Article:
I’m Likin’ the Lichen

Lichen (pronounced “liken”) is a living, symbiotic organism typically found on rocks and is composed of a fungus and an algae.  The fungus anchors the lichen to its rock or tree host.  The algae feeds the lichen through photosynthesis, converting carbon dioxide into carbon sugars.  Both partners gain water and mineral nutrients through rain and dust from the atmosphere. 

Lichens are very important in nature because they eventually break down rock to form soil in which larger plants can grow on rocks and cliffs.  Lichens can also serve as food for some animals such as deer.  We like lichens because they are beautiful examples of natural rock art. 

The lichen above was found in Colorado National Monument, Colorado.  Following are more examples of lichen that we’ve seen on our trip and where we found them.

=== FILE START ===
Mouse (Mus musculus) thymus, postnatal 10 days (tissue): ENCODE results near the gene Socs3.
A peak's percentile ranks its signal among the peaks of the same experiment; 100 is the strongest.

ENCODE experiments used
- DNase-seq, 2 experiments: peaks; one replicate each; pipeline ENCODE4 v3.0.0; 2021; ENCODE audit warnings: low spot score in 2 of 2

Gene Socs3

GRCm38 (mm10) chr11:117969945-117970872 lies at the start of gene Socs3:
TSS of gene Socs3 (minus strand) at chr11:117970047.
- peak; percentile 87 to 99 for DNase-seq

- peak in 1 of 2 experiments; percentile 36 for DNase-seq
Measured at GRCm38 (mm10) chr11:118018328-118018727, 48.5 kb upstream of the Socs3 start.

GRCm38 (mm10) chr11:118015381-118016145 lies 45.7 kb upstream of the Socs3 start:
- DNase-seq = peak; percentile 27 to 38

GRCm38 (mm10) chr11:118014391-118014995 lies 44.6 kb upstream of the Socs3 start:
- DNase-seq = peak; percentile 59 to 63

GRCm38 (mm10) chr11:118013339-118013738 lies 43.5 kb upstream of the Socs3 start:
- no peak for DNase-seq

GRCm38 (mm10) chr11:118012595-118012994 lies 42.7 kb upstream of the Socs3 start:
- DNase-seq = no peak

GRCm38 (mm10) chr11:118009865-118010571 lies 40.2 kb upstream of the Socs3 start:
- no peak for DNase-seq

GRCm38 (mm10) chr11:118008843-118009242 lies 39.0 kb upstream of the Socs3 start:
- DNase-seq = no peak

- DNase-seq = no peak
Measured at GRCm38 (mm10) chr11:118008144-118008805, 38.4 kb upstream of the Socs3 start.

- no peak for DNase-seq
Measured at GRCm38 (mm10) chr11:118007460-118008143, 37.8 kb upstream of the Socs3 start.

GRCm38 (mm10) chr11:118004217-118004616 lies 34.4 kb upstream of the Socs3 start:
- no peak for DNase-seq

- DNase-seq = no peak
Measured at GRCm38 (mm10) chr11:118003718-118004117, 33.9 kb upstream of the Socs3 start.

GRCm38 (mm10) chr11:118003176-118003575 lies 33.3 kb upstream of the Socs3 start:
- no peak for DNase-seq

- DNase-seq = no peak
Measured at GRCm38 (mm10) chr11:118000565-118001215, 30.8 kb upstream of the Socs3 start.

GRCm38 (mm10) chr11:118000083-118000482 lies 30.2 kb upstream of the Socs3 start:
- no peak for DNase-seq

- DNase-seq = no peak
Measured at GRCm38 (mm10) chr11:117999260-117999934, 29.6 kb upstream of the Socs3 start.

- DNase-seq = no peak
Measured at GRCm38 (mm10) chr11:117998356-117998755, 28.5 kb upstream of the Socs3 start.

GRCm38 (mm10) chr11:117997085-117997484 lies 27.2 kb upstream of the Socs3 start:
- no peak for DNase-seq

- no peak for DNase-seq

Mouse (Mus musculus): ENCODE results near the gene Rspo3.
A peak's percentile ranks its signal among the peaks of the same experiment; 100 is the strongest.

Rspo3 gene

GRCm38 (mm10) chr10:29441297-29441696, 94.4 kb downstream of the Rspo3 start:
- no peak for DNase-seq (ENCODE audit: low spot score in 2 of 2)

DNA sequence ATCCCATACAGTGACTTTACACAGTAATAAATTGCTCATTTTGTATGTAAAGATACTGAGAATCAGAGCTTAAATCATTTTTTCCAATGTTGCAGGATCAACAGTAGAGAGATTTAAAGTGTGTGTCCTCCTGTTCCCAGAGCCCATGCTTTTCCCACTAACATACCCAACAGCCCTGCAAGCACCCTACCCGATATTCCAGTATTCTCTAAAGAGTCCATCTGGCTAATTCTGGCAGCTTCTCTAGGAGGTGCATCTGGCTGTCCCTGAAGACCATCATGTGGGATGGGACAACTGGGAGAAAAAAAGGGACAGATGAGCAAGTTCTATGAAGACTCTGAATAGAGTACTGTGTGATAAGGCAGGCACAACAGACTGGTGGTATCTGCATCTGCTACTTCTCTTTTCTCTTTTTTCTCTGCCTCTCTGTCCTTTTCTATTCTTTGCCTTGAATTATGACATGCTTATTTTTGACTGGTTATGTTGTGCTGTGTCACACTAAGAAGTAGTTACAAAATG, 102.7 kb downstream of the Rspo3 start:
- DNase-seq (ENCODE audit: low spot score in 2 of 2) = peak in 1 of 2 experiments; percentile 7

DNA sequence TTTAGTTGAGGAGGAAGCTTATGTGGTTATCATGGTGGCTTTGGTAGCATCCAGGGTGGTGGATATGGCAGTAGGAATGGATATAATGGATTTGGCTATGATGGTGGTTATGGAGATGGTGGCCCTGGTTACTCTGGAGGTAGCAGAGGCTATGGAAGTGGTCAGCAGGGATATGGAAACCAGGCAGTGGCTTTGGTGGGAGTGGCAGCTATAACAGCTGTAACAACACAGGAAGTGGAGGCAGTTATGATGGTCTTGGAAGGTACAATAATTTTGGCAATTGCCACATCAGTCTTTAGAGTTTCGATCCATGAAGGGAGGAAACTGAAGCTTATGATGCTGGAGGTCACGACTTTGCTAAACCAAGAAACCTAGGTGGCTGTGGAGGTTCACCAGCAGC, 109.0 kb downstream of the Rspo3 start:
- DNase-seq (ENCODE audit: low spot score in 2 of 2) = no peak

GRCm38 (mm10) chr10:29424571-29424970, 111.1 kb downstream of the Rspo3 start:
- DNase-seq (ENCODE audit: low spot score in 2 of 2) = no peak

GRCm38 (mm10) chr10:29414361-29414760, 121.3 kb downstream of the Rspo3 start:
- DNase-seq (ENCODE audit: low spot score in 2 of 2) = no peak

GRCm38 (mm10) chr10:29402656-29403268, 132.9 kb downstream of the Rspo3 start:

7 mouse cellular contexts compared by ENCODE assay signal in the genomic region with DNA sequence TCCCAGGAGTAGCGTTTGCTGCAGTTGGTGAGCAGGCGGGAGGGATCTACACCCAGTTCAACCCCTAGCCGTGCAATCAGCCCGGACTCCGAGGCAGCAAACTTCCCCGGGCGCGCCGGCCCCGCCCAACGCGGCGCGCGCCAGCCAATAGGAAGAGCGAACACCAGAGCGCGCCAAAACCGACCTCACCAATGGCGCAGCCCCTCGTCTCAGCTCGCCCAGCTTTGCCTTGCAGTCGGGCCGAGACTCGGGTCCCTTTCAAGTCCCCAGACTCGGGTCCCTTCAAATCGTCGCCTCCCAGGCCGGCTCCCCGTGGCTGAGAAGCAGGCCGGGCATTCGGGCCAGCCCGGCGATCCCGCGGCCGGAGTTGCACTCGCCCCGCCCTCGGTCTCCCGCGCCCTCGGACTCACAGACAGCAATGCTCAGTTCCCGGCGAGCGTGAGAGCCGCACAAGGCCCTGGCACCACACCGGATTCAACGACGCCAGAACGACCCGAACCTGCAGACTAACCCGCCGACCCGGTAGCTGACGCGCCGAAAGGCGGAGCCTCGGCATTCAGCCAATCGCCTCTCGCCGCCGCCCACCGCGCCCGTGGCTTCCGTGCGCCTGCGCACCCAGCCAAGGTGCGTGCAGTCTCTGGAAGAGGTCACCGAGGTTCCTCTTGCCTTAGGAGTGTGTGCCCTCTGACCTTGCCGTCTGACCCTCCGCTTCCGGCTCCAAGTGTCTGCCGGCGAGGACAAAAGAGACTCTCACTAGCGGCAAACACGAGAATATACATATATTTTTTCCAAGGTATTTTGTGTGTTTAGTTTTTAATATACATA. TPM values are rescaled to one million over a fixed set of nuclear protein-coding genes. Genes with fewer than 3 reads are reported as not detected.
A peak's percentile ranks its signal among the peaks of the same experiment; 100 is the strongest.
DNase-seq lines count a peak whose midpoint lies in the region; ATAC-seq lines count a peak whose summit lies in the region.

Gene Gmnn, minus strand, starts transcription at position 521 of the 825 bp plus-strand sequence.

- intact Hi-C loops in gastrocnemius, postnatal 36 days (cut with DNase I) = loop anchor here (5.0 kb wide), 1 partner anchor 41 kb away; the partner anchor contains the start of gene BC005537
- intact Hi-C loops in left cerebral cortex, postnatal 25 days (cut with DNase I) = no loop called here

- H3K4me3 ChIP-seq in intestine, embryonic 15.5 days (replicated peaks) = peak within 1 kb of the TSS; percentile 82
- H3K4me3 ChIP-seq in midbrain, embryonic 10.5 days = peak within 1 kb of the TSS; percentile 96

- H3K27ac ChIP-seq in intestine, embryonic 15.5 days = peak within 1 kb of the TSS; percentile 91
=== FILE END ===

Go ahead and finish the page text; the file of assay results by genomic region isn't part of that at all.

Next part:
Black Canyon of the Gunnison, Colorado

 

Arapaho National Forest, Colorado

 

Badlands National Park, South Dakota

 

Mojave National Preserve, California

 

Grand Staircase-Escalante National Monument, Utah

 

Death Valley National Park, California

 

Rare blue lichen in Death Valley National Park, California

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